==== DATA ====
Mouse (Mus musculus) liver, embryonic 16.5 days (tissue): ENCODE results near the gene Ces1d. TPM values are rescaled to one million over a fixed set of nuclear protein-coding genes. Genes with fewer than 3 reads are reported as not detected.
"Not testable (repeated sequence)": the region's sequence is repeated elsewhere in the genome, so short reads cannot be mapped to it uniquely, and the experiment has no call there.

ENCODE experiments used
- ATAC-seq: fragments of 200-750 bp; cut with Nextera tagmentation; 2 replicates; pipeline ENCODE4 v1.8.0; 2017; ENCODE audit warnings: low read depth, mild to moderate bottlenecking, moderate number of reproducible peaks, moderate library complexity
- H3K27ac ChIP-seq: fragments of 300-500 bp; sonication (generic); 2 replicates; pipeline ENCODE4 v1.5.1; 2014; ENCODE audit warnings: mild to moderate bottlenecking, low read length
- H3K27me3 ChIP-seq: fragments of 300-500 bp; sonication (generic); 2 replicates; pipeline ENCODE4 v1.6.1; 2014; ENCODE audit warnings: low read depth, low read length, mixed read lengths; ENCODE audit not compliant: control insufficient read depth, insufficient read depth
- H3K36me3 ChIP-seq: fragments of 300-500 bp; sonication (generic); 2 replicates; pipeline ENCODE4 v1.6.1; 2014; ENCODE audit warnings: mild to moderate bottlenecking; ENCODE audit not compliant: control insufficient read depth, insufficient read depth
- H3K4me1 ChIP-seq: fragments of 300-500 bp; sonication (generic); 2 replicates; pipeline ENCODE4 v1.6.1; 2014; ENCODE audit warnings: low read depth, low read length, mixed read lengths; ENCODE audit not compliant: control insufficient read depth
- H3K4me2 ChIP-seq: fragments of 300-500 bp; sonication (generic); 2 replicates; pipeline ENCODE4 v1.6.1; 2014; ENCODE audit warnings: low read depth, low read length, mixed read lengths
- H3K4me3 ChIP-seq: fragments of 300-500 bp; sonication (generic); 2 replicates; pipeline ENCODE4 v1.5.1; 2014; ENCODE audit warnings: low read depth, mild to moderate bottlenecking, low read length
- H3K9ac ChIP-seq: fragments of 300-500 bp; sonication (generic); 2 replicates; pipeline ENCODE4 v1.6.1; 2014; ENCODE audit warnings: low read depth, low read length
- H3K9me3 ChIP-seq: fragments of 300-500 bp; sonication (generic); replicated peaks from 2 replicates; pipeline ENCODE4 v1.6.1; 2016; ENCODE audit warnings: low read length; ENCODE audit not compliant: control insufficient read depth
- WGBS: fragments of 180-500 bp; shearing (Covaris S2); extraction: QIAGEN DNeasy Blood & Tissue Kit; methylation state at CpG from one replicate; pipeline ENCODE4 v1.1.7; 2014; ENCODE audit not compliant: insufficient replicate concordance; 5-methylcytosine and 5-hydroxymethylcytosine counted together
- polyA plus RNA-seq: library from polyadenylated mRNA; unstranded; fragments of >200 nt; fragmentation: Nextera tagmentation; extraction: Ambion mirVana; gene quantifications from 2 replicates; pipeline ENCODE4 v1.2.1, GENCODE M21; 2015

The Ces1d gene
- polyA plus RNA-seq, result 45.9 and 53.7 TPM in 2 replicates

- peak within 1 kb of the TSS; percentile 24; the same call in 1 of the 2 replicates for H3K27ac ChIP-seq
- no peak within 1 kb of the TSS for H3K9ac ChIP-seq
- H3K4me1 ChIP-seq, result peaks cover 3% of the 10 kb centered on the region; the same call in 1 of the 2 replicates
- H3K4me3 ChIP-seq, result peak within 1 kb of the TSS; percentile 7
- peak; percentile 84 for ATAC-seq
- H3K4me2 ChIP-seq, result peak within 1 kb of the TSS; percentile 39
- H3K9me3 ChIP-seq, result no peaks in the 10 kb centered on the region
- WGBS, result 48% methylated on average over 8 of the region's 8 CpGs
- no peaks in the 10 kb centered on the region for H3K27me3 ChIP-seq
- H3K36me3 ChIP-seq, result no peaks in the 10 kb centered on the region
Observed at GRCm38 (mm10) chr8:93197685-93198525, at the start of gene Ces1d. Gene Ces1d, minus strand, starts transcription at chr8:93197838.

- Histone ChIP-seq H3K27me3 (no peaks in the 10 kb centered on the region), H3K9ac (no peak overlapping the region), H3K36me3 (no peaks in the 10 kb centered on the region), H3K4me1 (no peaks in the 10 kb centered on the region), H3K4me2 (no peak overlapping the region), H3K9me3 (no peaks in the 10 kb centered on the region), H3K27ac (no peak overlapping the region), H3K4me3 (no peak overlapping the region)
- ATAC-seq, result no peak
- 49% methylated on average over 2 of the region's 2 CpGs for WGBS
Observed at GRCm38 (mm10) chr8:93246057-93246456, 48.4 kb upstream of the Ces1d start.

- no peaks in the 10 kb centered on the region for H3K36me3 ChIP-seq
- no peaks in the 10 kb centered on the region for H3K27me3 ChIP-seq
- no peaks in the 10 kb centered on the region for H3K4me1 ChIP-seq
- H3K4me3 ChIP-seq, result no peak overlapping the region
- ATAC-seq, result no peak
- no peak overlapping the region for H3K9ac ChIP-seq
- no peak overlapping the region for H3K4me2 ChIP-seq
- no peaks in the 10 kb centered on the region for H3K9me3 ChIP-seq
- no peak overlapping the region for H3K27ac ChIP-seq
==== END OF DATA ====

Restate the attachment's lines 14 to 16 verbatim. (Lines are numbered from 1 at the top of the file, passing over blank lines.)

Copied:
- polyA plus RNA-seq: library from polyadenylated mRNA; unstranded; fragments of >200 nt; fragmentation: Nextera tagmentation; extraction: Ambion mirVana; gene quantifications from 2 replicates; pipeline ENCODE4 v1.2.1, GENCODE M21; 2015

The Ces1d gene
- polyA plus RNA-seq, result 45.9 and 53.7 TPM in 2 replicates